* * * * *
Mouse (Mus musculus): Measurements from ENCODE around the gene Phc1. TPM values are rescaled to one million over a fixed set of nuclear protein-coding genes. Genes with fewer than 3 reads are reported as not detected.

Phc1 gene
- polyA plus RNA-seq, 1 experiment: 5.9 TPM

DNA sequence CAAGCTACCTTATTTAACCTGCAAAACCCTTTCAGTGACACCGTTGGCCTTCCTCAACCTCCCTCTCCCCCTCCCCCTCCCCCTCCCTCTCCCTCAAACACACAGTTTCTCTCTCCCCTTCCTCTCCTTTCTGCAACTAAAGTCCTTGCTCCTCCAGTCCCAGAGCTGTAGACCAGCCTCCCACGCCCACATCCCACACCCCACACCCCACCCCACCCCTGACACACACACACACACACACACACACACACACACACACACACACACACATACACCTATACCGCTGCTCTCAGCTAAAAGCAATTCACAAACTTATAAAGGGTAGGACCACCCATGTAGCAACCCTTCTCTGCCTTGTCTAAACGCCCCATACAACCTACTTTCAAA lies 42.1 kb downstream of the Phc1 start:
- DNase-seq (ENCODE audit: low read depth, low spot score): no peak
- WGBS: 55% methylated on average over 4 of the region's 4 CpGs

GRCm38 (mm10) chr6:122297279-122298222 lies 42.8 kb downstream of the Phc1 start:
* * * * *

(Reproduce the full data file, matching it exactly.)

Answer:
Mouse (Mus musculus): Measurements from ENCODE around the gene Phc1. TPM values are rescaled to one million over a fixed set of nuclear protein-coding genes. Genes with fewer than 3 reads are reported as not detected.

Phc1 gene
- polyA plus RNA-seq, 1 experiment: 5.9 TPM

DNA sequence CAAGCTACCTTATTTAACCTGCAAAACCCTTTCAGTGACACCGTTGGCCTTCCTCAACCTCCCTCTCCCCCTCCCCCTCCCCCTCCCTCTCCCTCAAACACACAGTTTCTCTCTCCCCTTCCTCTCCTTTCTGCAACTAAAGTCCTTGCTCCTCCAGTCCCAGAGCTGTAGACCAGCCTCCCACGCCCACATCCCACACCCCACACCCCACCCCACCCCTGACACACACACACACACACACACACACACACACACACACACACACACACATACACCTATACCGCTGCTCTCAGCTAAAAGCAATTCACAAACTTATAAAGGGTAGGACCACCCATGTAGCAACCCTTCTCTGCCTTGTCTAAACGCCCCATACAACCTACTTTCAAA lies 42.1 kb downstream of the Phc1 start:
- DNase-seq (ENCODE audit: low read depth, low spot score): no peak
- WGBS: 55% methylated on average over 4 of the region's 4 CpGs

GRCm38 (mm10) chr6:122297279-122298222 lies 42.8 kb downstream of the Phc1 start: